Megan Porter is an associate professor of biology in the School of Life Sciences. Stemming from the quote “Every person takes the limits of their own field of vision for the limits of the world” (adapted from Arthur Schopenhauer), her mentoring philosophy is to challenge students to view the world from different perspectives by studying how different animals see their environment. Porter regards independent research as a critical component of undergraduate education, and often a transformative experience for students. She has fostered research opportunities for undergraduate students in multiple contexts, including individual projects in both the field and the lab and course-based research experiences. She works closely with students at each step of their project to help them develop their individual interests and explore opportunities for the next steps of their career paths.
Student Excellence in Research Award
The Student Excellence in Research Award is given by the Office of the Vice Chancellor for Research in recognition of outstanding scholarly research endeavors by students while they pursue a degree at the doctoral, master’s or bachelor’s level.
Travis Berger is a PhD student at the Institute for Astronomy, which he joined in 2015. Berger’s research focuses on planets outside our solar system (exoplanets). By combining space-based observations with data obtained using Maunakea telescopes, Berger studies how the demographics of exoplanets depend on the properties of their host stars, which informs theories of planet formation. Berger has led five first-author publications that have received more than 200 citations in peer-reviewed literature, and presented his research at major international conferences. He was named a Future Investigator in NASA Earth and Space Science and Technology in 2019 and received an ARCS Scholar award in 2020. Berger is passionate about teaching and public outreach, and has worked as a mentor in the Maunakea scholars and IfA’s Research Experience for Undergraduates programs.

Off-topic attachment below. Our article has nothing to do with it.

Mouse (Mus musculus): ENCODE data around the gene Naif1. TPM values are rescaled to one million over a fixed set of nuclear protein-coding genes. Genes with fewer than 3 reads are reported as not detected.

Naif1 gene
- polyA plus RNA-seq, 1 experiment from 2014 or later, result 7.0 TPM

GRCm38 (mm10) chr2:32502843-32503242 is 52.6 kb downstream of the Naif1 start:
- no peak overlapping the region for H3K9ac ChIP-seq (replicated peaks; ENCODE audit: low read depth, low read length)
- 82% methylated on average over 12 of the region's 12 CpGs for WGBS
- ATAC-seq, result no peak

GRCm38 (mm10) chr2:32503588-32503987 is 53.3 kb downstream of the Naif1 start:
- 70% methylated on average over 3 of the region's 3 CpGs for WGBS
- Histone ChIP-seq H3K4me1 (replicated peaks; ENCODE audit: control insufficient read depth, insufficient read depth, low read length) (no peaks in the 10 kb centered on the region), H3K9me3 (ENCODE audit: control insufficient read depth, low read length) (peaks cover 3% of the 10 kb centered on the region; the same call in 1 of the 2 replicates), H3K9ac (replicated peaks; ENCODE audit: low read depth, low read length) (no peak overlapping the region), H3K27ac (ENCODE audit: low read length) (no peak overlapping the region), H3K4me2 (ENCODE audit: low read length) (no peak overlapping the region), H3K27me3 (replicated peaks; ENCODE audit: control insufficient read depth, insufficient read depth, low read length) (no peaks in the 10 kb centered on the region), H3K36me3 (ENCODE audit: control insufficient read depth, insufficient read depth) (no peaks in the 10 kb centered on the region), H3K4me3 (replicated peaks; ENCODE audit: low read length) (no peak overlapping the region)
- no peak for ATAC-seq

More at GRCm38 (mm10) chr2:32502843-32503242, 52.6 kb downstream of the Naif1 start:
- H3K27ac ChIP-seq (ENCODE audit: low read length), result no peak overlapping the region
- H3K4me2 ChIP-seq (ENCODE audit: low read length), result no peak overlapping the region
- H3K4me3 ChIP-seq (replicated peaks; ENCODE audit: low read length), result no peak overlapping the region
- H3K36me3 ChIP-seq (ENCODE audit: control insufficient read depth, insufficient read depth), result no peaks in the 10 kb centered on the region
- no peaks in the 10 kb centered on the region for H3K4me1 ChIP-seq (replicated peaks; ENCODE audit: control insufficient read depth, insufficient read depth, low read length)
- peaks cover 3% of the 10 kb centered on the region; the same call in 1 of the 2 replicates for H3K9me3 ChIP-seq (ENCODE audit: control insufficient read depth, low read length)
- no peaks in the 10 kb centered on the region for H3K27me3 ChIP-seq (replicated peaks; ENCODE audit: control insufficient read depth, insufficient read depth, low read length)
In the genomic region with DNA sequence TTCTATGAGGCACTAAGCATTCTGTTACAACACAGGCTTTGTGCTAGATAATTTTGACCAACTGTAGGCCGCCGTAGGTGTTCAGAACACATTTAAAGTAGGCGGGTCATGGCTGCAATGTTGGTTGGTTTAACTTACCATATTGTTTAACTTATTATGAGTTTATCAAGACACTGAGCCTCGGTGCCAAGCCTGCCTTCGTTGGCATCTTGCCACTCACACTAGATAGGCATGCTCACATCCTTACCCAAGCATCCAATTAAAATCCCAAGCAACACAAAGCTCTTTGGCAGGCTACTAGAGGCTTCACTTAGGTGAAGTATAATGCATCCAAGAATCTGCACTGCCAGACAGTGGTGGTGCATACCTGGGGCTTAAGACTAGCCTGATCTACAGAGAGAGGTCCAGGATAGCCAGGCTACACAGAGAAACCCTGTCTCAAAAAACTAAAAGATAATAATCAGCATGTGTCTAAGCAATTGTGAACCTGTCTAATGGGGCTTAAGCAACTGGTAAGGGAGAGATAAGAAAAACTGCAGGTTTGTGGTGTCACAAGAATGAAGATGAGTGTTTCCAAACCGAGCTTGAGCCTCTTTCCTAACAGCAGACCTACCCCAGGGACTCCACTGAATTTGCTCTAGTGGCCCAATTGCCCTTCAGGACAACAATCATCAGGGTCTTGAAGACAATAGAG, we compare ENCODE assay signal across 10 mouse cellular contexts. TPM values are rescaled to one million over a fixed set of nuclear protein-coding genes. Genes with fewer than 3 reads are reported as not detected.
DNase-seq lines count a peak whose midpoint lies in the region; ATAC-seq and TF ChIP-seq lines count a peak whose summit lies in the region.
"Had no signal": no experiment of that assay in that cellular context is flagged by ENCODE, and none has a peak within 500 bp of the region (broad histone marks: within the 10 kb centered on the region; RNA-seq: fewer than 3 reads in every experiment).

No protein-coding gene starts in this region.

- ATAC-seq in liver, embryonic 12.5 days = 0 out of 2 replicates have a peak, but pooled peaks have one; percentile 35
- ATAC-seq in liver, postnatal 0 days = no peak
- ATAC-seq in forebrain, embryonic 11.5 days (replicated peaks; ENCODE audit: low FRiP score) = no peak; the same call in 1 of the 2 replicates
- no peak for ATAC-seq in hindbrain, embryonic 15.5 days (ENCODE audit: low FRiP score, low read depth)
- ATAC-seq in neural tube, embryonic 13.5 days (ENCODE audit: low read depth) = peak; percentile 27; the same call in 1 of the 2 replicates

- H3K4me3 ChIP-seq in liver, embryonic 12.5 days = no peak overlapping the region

Viet Sang Doan
Viet Sang Doan is currently a master’s student in the Department of Mechanical Engineering at the College of Engineering. Doan’s research focuses on understanding the dynamics of micro/nanoscale particles in complex microenvironments. Doan uses microscale fabrication, manipulation and imaging tools to control, visualize and analyze the motion of therapeutic nanoparticles and bacterial cells in microscopic settings that are relevant to naturally existing systems, such as human tissues and soil matrix. His research has been published in high-profile journals, in two peer-reviewed papers, one first-authored and one co-authored. Doan believes that his research can potentially contribute to improving the quality of life through various aspects such as cancer treatment and environmental remediation.